Delivering improved access to GPs
While public satisfaction with GPs remains high, in recent years patients have been raising concerns (including through the GP Patient Survey), that they have experienced increased difficulty in accessing services through their GP, including being able to make an appointment.
The issue has not just been about getting an appointment when a patient needs it, but also about having access to the right person, providing the right care, in the right place, at the right time.
BOB STP has been working with Clinical Commissioning Groups (CCGs) in the Buckinghamshire, Oxfordshire and Berkshire area, to roll out improved GP access and has achieved 100% access across the area by October 2018 in line with revised deadlines outlined in the General Practice Forward View. (The original deadline was March 2019).
Improved Access is continuing in its present form until March 2021. From April 2021, the funding will move from CCGs to be being held by Primary Care Networks (PCNs).
To improve patient access to services, GPs (individually or jointly), are now open in the BOB STP area, from 8am to 8pm during the week, as well as providing a more limited weekend service.
- GP services are providing sufficient routine appointments in the evenings and weekends, to meet locally determined demand, alongside effective access to out-of- hours and urgent care services.
- Patients will be able to access GP services at times that work best for them and which fit around existing commitments such as employment or education.
- Fewer patients will use A&E services as an alternative to seeing their GP, if they can get a GP appointment in the evening and at weekends, meaning those who genuinely need access to an accident and emergency service can be seen more quickly.
Seven core requirements
- Timing: appointments occur 8-8 and at weekends
- Capacity: additional appointments equate to greater than 30 minutes per 1000 population
- Measurement: practices are able to use the new GP Workload Tool to automatically measure appointment activity by all participating practices, both in-hours and in extended hours. This will enable improvements in matching capacity to times of high demand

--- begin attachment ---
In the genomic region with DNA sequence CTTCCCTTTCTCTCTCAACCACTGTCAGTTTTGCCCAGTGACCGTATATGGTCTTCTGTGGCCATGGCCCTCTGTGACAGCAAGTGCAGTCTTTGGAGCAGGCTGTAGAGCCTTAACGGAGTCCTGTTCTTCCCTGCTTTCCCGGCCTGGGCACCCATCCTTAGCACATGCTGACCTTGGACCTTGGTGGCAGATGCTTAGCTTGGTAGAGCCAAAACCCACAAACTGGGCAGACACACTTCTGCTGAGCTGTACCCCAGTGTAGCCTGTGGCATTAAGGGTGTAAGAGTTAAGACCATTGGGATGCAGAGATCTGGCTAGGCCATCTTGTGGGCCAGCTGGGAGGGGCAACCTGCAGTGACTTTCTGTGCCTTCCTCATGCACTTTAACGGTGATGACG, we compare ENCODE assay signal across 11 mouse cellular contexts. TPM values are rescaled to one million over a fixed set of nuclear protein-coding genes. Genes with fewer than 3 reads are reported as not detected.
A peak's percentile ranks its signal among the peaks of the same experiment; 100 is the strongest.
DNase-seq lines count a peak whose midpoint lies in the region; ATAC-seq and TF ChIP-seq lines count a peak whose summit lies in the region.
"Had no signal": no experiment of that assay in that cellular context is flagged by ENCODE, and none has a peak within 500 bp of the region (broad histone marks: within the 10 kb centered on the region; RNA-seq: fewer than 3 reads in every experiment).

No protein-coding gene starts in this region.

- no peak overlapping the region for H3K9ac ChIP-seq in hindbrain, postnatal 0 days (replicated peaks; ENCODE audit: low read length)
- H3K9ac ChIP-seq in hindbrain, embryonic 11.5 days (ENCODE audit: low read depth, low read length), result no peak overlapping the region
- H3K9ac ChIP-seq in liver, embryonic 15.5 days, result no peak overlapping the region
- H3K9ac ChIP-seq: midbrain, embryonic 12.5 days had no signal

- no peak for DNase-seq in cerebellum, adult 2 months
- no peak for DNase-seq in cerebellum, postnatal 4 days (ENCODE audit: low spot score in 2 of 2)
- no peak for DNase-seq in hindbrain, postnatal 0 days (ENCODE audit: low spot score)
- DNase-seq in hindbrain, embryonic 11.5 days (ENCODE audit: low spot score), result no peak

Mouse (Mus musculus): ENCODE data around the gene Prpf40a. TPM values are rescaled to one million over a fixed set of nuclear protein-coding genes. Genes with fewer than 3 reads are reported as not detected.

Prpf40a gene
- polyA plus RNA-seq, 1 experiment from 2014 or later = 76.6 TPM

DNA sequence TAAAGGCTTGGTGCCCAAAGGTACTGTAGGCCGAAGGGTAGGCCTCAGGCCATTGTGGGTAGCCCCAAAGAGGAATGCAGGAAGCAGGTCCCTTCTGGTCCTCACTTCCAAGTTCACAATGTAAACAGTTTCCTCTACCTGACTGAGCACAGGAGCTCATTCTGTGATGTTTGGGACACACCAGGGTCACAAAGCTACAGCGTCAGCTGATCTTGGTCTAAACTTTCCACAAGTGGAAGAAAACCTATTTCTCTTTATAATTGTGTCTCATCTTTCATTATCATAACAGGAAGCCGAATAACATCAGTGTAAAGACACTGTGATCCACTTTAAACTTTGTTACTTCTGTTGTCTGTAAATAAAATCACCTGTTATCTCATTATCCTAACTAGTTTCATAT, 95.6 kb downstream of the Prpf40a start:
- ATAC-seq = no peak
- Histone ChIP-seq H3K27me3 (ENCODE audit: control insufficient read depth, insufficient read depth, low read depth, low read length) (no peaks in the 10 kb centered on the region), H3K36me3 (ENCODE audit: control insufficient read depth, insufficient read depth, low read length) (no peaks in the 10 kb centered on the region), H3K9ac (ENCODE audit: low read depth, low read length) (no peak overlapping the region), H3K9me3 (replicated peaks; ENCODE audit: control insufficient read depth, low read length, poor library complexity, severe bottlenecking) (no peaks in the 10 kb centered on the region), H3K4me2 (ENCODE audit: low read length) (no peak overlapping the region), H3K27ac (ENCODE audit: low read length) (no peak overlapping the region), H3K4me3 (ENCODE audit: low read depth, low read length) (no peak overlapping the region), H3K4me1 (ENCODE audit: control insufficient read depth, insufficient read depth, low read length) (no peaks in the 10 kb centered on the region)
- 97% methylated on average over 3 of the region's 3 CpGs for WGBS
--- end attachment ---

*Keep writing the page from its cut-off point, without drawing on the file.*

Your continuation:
- Advertising: ensure services are advertised to patients in the surgery, online and through local publicity
- Digital: ensure use of digital approaches to support new models of care in General Practice
- Inequalities: practices to carry out an Equality Impact Assessment and ensure they have an action plan to address all inequalities around Access
- Wider system: ensure connection to other system services enabling patients to receive the right care from the right professional, including access from and to other primary care and general practice services such as urgent care services
Alex Woodroffe, GP Five Year Transformation Lead for BOB STP says “Going from 0% to 100% improved access in Buckinghamshire and Berkshire West, in a timescale that was shortened by 6 months was always going to be a challenge. (Oxfordshire had already received earlier funding to help improve GP access).
“However, the CCGs worked very closely with the GP Federations to form project boards, create and execute project and mobilisation plans.
“BOB STP supported information-sharing across the area (as well as from beyond the STP).
“Regular liaison with NHS England also allowed sharing of successful policies, protocols and plans from other earlier adopters.
“GP services are now more accessible across the whole of the STP, both in terms of the number of appointments on offer but also more convenient timings of those appointments
For more information contact:
Alex Woodroffe, GPFV Transformation Lead (email@example.com )
Berks West: Helen Clark (firstname.lastname@example.org)
Bucks: Helen Delaitre (email@example.com)
Oxfordshire: Julie Dandridge (firstname.lastname@example.org)